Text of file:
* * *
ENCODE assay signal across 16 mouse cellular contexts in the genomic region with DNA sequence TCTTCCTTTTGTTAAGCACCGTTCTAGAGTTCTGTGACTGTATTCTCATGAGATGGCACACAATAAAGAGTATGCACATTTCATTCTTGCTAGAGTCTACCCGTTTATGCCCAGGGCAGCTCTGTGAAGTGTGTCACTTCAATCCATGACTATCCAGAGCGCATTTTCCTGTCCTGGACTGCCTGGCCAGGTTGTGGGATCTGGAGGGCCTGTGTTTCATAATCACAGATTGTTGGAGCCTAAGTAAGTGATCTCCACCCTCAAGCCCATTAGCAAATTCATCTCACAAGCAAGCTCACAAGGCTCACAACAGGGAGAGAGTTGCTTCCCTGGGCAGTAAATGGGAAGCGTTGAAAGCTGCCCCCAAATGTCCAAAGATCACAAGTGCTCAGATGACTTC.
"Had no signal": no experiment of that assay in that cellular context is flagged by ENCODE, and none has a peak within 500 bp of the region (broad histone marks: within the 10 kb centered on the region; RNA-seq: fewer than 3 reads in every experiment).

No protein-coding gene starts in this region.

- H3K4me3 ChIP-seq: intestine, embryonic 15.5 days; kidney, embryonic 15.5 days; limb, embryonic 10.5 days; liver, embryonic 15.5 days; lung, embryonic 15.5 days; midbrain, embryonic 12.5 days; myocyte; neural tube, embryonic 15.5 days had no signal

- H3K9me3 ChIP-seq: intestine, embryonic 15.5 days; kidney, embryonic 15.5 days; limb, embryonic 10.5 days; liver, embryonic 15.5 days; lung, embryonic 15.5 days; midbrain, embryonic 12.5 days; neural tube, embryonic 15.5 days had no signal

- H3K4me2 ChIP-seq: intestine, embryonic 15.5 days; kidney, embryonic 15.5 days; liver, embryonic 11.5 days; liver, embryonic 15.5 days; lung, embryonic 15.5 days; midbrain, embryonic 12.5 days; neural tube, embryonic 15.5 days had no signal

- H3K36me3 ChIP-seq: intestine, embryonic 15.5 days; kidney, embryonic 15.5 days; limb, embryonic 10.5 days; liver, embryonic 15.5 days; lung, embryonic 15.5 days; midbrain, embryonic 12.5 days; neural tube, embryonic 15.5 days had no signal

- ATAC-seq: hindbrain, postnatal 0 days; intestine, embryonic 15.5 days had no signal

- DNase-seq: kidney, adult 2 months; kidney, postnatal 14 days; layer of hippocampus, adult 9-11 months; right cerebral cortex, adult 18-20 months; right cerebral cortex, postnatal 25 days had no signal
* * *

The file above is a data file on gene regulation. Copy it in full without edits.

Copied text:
ENCODE assay signal across 16 mouse cellular contexts in the genomic region with DNA sequence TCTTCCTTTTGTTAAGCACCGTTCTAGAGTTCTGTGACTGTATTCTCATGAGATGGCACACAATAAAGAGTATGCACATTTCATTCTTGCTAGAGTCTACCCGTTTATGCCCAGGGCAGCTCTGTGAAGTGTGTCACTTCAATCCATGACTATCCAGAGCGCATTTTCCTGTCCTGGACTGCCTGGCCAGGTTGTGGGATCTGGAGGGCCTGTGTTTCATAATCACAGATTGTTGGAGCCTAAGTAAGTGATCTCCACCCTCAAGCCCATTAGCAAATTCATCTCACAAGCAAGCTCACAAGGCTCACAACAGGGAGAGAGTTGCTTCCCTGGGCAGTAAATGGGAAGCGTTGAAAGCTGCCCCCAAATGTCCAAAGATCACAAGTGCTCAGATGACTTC.
"Had no signal": no experiment of that assay in that cellular context is flagged by ENCODE, and none has a peak within 500 bp of the region (broad histone marks: within the 10 kb centered on the region; RNA-seq: fewer than 3 reads in every experiment).

No protein-coding gene starts in this region.

- H3K4me3 ChIP-seq: intestine, embryonic 15.5 days; kidney, embryonic 15.5 days; limb, embryonic 10.5 days; liver, embryonic 15.5 days; lung, embryonic 15.5 days; midbrain, embryonic 12.5 days; myocyte; neural tube, embryonic 15.5 days had no signal

- H3K9me3 ChIP-seq: intestine, embryonic 15.5 days; kidney, embryonic 15.5 days; limb, embryonic 10.5 days; liver, embryonic 15.5 days; lung, embryonic 15.5 days; midbrain, embryonic 12.5 days; neural tube, embryonic 15.5 days had no signal

- H3K4me2 ChIP-seq: intestine, embryonic 15.5 days; kidney, embryonic 15.5 days; liver, embryonic 11.5 days; liver, embryonic 15.5 days; lung, embryonic 15.5 days; midbrain, embryonic 12.5 days; neural tube, embryonic 15.5 days had no signal

- H3K36me3 ChIP-seq: intestine, embryonic 15.5 days; kidney, embryonic 15.5 days; limb, embryonic 10.5 days; liver, embryonic 15.5 days; lung, embryonic 15.5 days; midbrain, embryonic 12.5 days; neural tube, embryonic 15.5 days had no signal

- ATAC-seq: hindbrain, postnatal 0 days; intestine, embryonic 15.5 days had no signal

- DNase-seq: kidney, adult 2 months; kidney, postnatal 14 days; layer of hippocampus, adult 9-11 months; right cerebral cortex, adult 18-20 months; right cerebral cortex, postnatal 25 days had no signal